Denise Chow, Staff Writer | January 07, 2014 02:17pm ET
Google Earth may be a fun way to bring the far reaches of the present-day globe to people’s fingertips, but archaeologists are now using the high-tech software to recreate maps of ancient civilizations. The endeavor is opening a window for researchers to the political and geographical changes that have shaped history.
Kristina Neumann, a doctoral candidate in the department of classics at the University of Cincinnati in Ohio, used Google Earth to track trade around the ancient city of Antioch, located in present-day southeastern Turkey, near the Syrian border, at the beginning of its takeover by the Roman Empire in 64 B.C. Neumann found the use of Antioch’s civic coins was more widespread than was previously thought, suggesting the city had developed broad political authority within the region before being absorbed into the Roman Empire.
Neumann used the movement of ancient coins to track political relationships between cities, since authorities typically decided which foreign currencies were accepted in commerce. As such, if coins from Antioch were prevalent in a neighboring city, the two governments likely shared a political agreement, Neumann explained. [History’s 10 Most Overlooked Mysteries]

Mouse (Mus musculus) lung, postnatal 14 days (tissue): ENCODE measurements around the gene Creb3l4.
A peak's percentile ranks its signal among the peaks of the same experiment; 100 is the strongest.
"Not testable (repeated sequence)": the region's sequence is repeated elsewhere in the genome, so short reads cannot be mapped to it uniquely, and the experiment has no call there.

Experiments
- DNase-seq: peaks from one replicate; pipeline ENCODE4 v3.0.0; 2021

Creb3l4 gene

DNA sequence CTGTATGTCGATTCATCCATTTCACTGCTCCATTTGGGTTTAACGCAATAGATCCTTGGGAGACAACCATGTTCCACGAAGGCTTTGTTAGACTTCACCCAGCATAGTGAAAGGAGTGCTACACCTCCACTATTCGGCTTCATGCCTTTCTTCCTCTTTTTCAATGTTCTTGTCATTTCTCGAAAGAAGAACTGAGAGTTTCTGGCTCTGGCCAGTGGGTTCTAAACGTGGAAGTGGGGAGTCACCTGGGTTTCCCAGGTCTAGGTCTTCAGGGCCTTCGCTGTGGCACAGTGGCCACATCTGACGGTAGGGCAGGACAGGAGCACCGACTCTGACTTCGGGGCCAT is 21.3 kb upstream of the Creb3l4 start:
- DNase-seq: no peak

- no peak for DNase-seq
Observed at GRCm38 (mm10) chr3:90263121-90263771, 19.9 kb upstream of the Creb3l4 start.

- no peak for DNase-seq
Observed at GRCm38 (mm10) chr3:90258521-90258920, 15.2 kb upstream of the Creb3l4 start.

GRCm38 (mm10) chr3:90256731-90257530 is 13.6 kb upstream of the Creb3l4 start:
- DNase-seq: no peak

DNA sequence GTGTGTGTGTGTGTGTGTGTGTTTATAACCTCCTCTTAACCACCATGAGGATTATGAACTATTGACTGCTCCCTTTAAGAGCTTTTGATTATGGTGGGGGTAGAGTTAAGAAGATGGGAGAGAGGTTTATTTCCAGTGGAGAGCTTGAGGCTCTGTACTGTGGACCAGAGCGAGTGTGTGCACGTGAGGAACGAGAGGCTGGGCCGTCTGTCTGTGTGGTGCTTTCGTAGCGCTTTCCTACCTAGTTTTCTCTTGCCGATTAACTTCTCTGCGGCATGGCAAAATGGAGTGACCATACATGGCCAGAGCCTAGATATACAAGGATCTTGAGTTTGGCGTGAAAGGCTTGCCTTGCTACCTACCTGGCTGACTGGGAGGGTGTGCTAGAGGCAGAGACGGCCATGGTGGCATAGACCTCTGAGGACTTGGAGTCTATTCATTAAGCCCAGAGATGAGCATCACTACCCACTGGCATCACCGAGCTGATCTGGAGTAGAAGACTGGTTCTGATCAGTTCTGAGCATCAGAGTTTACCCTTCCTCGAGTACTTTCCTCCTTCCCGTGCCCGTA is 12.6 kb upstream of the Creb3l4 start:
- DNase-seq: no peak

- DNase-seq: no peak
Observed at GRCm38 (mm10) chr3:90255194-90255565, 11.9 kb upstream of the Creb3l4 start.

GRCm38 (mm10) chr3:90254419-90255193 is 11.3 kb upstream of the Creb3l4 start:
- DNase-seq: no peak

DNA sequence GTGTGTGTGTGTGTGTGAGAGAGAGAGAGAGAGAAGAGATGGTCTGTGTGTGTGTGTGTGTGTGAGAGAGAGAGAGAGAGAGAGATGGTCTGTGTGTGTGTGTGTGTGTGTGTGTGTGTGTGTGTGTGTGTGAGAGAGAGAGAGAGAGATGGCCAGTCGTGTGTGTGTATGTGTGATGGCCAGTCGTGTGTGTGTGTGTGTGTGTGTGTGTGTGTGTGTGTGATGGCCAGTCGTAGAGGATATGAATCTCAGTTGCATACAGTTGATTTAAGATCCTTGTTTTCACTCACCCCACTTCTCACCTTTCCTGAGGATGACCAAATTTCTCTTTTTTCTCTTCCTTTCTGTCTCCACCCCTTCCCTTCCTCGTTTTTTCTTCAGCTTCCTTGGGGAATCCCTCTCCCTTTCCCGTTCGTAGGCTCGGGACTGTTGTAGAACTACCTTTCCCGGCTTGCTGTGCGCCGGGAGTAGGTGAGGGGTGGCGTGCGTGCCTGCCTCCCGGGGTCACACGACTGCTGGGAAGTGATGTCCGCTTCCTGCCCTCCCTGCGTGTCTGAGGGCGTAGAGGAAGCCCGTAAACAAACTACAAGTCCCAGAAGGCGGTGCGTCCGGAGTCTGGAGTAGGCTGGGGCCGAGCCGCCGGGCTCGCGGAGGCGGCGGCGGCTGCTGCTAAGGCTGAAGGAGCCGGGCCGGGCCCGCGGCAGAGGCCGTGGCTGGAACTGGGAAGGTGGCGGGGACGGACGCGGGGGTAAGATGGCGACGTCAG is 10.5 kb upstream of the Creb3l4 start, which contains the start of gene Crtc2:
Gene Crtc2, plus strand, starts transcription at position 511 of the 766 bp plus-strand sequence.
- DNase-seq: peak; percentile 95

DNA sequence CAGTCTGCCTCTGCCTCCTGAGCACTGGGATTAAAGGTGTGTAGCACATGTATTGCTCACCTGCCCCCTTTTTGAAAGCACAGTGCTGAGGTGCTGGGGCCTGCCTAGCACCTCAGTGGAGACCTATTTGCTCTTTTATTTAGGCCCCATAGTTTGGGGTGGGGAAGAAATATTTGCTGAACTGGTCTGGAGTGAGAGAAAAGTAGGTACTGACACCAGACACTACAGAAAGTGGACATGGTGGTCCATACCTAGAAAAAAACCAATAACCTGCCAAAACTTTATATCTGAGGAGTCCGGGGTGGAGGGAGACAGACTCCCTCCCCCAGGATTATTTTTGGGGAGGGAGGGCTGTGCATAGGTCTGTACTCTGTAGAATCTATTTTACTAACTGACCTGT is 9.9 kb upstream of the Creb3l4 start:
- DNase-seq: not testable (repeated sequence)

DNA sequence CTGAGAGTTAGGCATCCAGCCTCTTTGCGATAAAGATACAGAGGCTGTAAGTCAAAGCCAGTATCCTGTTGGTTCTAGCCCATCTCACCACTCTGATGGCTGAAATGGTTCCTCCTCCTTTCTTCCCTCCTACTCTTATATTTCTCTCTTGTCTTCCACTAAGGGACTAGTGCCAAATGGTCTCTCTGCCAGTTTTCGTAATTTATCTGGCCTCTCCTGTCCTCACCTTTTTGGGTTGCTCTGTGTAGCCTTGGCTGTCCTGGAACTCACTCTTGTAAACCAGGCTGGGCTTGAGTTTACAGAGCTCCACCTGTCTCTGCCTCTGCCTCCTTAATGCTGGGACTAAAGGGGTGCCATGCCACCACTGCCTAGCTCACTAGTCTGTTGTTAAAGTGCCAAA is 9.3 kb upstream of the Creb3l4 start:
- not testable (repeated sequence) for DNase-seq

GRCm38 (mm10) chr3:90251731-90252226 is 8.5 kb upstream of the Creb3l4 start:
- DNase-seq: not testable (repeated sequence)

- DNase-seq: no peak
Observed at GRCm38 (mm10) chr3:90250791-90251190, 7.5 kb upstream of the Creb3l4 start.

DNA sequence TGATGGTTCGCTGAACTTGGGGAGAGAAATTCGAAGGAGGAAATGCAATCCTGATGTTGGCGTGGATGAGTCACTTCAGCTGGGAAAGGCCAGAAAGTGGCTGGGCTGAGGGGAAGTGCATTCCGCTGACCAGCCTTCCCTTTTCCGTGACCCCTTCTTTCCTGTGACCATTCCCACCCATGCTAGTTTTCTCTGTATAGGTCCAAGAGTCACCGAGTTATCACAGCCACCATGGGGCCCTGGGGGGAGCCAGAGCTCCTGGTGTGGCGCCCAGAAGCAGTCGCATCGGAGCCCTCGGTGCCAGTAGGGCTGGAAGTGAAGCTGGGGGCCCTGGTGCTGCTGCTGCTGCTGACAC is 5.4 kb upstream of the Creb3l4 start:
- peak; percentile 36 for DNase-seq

“I trace the process of change by working with historical proxies — in this case, coins,” she said in a statement. “I created my own database from previously published excavation reports and lists of coin hoards, and imported it to Google Earth. My criteria are so detailed that I can see all the coins for a particular emperor or of a particular material.”
Neumann tracked where different coins were found, and collected information on when they were minted and under whose authority. Using Google Earth, she was able to plot the flow of coins across different historical periods, creating a visual representation of Antioch’s political reach.
“I’m very interested in the idea of an empire — physical empires, but also empires similar to what America has with its cultural and informational empires, and the idea of globalization,” Neumann said. “My bigger question is, ‘How do you get one empire which absorbs a lot of different people and yet lasts so long? How is stability achieved even with vast diversity?’ I think that can speak to today’s society with the culture changes we’re seeing.”
Antioch’s civic coins were particularly abundant along a known trade routebut were also used more widely among neighboring cities than was previously thought, Neumann found. Her maps effectively followed the contraction of Antioch’s political authority as the ancient city was eventually integrated into the Roman Empire.
Neumann hopes this work will encourage historians and archaeologists to think of new ways to use technology for research.
“I’m trying to help historians think outside the box,” she said. “There’s a huge movement in the digital humanities in general, and this research speaks to that. Using tools such as Google Earth to visualize the ancient world could also have ramifications for how we look at data today.”
Neumann presented her findings at the annual meeting of the Archaeological Institute of America, held Jan. 2-5 in Chicago.